Margaret Wise Brown
Sterling Children’s Books
ISBN: 1-4549-0446-1, 28 color pages w/ CD,
10″x10″ hbk, $17.95 (U.S.) / $19.95 (Can.)
To say that Margaret Wise Brown (1910-1952) was one of the most prolific authors of children’s picture books would be an understatement. Dying prematurely (of an undetected blood clot that formed following from routine surgery for the removal of an ovarian cyst) at the age of 42, she left behind a treasure trove of still beloved tales. In addition to more than one hundred published books, including When the Wind Blew (1937), The Runaway Bunny (1942), and Goodnight Moon (1947), there were more than five dozen manuscripts – stories, poems, and songs – not yet released. For most of the next four decades, however, they languished in a cedar chest at her sister, Roberta Brown Rauch’s Vermont home, nearly forgotten. During a discussion with Rauch, Amy Gary, then the president of Birmingham, Alabama-based Watermark Press, a small publisher of vintage children’s books, the subject of these unpublished manuscripts came up. Gary eventually became the editor of the author’s estate and manager of the collection in the cedar chest.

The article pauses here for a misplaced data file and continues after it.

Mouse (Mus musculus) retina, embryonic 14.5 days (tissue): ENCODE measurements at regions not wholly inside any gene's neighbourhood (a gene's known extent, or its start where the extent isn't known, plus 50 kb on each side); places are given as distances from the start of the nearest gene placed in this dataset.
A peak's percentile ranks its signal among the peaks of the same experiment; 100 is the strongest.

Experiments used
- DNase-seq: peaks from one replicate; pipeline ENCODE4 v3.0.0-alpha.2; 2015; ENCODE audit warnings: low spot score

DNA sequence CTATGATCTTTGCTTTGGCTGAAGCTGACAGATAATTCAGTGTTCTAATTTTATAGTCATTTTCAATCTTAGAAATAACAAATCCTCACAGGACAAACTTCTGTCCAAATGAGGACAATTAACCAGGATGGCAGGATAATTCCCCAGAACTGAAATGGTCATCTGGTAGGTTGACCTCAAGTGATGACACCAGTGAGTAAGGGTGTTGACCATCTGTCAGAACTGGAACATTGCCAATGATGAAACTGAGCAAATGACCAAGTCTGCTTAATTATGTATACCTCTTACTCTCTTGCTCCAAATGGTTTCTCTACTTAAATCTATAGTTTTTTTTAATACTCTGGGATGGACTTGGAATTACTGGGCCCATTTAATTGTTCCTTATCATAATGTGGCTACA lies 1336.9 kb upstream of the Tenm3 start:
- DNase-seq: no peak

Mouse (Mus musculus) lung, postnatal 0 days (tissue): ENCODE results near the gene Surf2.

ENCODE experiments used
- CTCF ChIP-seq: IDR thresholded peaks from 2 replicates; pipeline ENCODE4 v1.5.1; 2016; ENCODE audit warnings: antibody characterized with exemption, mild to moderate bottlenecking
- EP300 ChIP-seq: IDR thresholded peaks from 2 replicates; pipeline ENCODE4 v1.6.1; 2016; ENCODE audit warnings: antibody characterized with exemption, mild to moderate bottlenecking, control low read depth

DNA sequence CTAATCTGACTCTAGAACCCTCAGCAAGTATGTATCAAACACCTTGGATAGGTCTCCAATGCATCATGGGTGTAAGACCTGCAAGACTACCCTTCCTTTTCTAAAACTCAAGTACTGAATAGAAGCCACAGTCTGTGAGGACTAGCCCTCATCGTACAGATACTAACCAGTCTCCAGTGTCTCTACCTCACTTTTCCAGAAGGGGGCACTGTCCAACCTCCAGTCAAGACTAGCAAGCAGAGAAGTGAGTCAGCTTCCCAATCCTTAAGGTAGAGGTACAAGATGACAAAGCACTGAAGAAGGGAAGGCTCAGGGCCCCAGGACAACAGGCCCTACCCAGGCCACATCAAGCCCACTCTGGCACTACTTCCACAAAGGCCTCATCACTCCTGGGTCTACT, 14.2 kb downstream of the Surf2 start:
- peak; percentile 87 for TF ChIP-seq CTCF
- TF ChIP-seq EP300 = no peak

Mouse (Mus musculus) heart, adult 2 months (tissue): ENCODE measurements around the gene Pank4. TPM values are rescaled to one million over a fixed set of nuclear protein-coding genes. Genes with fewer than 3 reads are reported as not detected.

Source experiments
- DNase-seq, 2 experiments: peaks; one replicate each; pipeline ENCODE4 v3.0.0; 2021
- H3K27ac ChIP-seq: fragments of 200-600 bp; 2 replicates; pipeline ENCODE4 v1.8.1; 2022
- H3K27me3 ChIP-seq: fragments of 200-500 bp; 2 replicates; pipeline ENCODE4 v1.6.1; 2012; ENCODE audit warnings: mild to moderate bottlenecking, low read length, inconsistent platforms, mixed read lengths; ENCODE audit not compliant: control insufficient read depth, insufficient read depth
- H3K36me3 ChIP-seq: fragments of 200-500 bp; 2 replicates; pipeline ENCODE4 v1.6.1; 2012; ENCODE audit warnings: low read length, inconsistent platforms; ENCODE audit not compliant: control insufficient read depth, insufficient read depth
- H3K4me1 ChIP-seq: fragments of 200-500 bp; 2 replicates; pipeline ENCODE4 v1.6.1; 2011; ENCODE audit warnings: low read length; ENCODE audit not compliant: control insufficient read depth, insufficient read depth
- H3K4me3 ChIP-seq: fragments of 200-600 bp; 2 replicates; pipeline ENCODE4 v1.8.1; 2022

Goodnight Songs by Margaret Wise Brown focuses on songs that Brown wrote the last year of her life, as she traveled through France on a book tour. Although she had contracted to record an album of children’s songs, it would go unfinished when she died. Gary spent nearly two decades assembling the people who would complete Brown’s dream. A dozen award-winning illustrators (Jonathan Bean, Carin Berger, Sophie Blackall, Linda Bleck, Renata Liwska, Christopher Silas Neal, Zachariah O’Hora, Eric Puybaret, Sean Qualls, Isabel Roxas, Melissa Sweet and Dan Yaccarino) each visualize one of the author’s poems, while the accompanying CD is a real treat. Set to gentle, string band melodies and performed by Gary’s Charlottesville-based daughter, Emily, a classically trained pianist & organist, and ex-elementary schoolteacher & multi-instrumentalist Tom Proutt (piano, ukulele, guitar), Brown’s songs encapsulate the joys of childhood, eliciting smiles in adults and youngsters, alike.
— Craig Harris